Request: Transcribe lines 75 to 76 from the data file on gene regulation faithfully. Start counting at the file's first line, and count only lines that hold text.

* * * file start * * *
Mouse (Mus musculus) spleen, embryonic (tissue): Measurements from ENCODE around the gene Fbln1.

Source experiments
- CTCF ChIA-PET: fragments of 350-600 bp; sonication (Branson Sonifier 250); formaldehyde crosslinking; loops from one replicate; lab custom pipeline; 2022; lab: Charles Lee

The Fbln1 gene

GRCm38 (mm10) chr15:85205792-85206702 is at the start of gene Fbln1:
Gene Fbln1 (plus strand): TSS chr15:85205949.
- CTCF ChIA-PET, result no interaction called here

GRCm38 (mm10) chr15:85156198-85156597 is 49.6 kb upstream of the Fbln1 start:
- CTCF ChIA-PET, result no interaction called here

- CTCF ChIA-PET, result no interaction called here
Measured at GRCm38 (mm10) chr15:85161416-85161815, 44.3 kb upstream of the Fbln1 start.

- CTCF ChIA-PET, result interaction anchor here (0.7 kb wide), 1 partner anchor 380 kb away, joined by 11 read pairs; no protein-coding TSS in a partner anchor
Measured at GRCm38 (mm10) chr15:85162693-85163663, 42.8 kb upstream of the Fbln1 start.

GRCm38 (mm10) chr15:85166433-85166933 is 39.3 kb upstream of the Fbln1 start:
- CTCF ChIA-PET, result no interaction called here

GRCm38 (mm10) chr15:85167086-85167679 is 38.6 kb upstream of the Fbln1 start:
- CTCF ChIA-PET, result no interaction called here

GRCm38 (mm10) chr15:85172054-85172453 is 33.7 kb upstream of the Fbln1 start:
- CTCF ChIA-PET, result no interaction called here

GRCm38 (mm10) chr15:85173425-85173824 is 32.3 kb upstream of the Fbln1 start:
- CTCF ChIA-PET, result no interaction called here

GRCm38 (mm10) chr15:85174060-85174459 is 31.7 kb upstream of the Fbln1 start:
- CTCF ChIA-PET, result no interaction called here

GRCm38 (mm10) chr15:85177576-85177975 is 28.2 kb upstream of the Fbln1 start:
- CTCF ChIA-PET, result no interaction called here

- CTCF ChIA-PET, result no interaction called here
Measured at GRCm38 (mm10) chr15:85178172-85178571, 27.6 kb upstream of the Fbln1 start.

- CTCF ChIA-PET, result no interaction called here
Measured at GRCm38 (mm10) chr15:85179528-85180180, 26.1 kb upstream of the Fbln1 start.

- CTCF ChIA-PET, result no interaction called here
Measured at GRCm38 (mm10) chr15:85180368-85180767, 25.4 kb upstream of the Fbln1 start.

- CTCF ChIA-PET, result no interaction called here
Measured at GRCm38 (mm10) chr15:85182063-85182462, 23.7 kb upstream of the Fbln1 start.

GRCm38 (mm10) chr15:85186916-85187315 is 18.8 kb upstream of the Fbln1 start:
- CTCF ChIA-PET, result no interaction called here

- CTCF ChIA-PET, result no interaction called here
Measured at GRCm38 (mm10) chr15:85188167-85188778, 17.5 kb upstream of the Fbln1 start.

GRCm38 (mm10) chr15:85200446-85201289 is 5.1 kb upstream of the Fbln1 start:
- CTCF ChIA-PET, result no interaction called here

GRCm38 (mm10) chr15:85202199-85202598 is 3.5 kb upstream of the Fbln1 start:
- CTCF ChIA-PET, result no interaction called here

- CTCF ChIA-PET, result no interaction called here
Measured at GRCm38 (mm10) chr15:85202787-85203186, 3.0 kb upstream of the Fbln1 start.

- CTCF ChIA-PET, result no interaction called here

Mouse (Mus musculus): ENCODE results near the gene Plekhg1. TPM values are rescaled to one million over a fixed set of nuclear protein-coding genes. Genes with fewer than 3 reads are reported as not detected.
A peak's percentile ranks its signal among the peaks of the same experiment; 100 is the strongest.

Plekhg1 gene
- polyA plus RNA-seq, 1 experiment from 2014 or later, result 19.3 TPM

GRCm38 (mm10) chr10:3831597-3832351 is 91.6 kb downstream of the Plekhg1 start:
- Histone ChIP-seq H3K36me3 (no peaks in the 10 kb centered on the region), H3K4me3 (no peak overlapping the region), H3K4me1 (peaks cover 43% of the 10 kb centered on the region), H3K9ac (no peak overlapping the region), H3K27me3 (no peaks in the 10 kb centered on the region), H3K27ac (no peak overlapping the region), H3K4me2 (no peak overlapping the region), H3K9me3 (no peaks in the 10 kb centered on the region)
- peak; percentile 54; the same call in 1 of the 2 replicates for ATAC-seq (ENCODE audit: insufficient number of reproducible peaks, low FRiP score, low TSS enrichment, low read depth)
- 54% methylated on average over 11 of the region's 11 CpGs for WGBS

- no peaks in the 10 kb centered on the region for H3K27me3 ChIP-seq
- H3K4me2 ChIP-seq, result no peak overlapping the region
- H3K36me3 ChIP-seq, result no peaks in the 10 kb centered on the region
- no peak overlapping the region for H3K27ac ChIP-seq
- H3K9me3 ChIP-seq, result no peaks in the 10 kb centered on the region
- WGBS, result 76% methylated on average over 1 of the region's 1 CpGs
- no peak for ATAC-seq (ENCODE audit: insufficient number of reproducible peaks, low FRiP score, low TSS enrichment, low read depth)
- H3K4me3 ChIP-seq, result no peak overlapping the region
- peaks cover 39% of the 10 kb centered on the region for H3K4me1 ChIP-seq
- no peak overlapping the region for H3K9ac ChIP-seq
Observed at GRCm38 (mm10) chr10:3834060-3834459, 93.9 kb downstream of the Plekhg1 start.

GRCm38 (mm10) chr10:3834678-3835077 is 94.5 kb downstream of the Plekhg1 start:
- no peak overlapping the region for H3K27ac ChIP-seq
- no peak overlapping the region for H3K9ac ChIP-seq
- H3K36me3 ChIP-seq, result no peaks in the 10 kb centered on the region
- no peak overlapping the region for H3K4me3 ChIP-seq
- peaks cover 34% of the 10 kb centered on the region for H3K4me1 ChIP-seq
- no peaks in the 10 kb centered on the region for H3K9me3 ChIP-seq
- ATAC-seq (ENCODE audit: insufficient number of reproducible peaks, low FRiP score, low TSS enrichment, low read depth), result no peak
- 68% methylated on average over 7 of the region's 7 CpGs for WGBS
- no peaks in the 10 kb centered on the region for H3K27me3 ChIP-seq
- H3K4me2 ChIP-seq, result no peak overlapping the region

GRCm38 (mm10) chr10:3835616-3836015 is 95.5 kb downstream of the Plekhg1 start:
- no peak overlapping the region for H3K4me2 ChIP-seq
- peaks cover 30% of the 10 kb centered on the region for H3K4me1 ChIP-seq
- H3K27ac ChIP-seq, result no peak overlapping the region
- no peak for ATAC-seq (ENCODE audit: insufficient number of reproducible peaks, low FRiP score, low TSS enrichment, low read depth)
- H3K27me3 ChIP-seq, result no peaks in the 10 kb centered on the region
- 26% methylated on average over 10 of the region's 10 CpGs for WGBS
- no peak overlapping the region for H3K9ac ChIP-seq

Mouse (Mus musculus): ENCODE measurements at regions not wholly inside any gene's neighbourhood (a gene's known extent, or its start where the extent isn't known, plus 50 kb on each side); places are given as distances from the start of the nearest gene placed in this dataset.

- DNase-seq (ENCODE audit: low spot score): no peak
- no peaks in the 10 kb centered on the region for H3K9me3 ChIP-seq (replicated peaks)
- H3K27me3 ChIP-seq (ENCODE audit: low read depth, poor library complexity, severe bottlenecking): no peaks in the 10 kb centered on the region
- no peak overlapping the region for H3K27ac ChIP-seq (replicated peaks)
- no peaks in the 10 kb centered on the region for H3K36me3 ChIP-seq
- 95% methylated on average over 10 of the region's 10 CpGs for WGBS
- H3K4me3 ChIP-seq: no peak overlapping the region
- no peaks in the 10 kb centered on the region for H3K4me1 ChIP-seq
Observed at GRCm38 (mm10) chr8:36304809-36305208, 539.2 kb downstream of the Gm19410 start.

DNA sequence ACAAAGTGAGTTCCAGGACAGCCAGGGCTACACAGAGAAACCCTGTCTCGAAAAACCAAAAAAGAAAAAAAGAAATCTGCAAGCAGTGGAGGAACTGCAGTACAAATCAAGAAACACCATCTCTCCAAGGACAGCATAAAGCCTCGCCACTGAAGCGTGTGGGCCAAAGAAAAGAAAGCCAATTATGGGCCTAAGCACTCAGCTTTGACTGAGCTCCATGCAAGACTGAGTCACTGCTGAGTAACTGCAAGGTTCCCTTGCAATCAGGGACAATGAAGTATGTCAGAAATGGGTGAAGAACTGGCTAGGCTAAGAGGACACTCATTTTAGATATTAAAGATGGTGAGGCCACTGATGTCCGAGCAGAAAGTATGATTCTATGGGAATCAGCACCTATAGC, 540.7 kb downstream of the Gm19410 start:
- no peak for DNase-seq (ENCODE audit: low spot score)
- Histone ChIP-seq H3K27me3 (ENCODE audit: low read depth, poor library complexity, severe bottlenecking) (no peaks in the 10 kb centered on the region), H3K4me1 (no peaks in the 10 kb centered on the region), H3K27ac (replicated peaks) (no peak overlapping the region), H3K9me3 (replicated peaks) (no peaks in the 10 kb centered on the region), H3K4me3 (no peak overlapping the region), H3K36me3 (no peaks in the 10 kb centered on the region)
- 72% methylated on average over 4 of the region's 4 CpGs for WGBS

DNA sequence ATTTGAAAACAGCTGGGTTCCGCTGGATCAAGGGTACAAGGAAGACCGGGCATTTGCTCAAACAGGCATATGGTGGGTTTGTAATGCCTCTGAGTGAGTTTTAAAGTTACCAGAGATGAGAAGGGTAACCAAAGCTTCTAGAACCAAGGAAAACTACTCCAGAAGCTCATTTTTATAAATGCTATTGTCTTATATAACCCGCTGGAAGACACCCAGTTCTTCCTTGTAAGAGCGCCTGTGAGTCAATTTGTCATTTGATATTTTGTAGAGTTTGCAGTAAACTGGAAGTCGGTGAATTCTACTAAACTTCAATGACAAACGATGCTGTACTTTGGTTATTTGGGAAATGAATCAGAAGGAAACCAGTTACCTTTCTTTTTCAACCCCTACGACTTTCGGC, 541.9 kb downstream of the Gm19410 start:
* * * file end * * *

GRCm38 (mm10) chr10:3835616-3836015 is 95.5 kb downstream of the Plekhg1 start:
- no peak overlapping the region for H3K4me2 ChIP-seq